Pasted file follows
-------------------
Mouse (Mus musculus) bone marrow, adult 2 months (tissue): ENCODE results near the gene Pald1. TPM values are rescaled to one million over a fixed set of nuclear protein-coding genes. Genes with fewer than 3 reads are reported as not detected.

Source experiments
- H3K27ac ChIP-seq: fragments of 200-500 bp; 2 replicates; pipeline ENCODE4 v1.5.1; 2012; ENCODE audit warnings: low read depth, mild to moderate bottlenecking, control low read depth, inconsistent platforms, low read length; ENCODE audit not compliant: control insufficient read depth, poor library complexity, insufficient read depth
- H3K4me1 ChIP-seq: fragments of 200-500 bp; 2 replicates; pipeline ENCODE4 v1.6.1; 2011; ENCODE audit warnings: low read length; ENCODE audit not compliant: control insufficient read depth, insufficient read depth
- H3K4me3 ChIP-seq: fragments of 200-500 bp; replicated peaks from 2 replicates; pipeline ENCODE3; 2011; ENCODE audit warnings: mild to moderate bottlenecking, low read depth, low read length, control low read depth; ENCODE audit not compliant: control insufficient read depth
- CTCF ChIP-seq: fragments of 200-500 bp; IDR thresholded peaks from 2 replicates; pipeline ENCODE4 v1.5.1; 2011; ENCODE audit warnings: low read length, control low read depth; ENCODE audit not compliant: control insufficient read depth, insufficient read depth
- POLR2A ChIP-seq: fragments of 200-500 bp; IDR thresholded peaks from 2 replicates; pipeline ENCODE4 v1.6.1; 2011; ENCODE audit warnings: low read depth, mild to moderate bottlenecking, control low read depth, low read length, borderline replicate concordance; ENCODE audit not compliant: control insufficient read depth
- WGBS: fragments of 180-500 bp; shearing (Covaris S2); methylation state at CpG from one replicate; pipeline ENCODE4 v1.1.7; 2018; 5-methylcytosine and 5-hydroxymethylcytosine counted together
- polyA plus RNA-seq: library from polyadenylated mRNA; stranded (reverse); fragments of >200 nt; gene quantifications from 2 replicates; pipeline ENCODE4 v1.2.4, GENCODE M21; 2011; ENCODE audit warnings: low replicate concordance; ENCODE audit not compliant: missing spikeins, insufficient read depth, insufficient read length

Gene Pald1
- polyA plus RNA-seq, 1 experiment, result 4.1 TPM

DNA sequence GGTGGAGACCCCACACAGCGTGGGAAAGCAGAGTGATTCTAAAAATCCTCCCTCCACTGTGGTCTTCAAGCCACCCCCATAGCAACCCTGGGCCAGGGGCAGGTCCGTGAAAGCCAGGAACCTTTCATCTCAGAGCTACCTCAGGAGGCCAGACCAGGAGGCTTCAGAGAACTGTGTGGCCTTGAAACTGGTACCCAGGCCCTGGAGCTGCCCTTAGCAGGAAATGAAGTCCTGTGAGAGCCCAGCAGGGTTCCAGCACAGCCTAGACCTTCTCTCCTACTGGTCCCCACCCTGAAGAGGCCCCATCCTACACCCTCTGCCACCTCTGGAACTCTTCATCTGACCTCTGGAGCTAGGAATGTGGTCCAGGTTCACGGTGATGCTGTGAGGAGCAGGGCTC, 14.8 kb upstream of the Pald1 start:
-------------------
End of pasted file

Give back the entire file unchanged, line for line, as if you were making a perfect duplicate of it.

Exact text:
Mouse (Mus musculus) bone marrow, adult 2 months (tissue): ENCODE results near the gene Pald1. TPM values are rescaled to one million over a fixed set of nuclear protein-coding genes. Genes with fewer than 3 reads are reported as not detected.

Source experiments
- H3K27ac ChIP-seq: fragments of 200-500 bp; 2 replicates; pipeline ENCODE4 v1.5.1; 2012; ENCODE audit warnings: low read depth, mild to moderate bottlenecking, control low read depth, inconsistent platforms, low read length; ENCODE audit not compliant: control insufficient read depth, poor library complexity, insufficient read depth
- H3K4me1 ChIP-seq: fragments of 200-500 bp; 2 replicates; pipeline ENCODE4 v1.6.1; 2011; ENCODE audit warnings: low read length; ENCODE audit not compliant: control insufficient read depth, insufficient read depth
- H3K4me3 ChIP-seq: fragments of 200-500 bp; replicated peaks from 2 replicates; pipeline ENCODE3; 2011; ENCODE audit warnings: mild to moderate bottlenecking, low read depth, low read length, control low read depth; ENCODE audit not compliant: control insufficient read depth
- CTCF ChIP-seq: fragments of 200-500 bp; IDR thresholded peaks from 2 replicates; pipeline ENCODE4 v1.5.1; 2011; ENCODE audit warnings: low read length, control low read depth; ENCODE audit not compliant: control insufficient read depth, insufficient read depth
- POLR2A ChIP-seq: fragments of 200-500 bp; IDR thresholded peaks from 2 replicates; pipeline ENCODE4 v1.6.1; 2011; ENCODE audit warnings: low read depth, mild to moderate bottlenecking, control low read depth, low read length, borderline replicate concordance; ENCODE audit not compliant: control insufficient read depth
- WGBS: fragments of 180-500 bp; shearing (Covaris S2); methylation state at CpG from one replicate; pipeline ENCODE4 v1.1.7; 2018; 5-methylcytosine and 5-hydroxymethylcytosine counted together
- polyA plus RNA-seq: library from polyadenylated mRNA; stranded (reverse); fragments of >200 nt; gene quantifications from 2 replicates; pipeline ENCODE4 v1.2.4, GENCODE M21; 2011; ENCODE audit warnings: low replicate concordance; ENCODE audit not compliant: missing spikeins, insufficient read depth, insufficient read length

Gene Pald1
- polyA plus RNA-seq, 1 experiment, result 4.1 TPM

DNA sequence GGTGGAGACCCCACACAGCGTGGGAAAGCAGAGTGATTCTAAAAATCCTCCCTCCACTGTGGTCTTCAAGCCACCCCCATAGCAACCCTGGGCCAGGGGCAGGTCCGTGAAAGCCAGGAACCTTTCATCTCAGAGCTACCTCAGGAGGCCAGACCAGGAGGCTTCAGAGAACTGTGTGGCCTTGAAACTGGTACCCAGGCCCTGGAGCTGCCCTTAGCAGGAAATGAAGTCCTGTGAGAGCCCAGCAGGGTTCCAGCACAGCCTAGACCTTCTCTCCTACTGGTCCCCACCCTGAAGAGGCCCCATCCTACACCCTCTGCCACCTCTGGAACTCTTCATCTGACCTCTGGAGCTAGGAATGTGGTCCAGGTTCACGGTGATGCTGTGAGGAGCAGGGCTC, 14.8 kb upstream of the Pald1 start: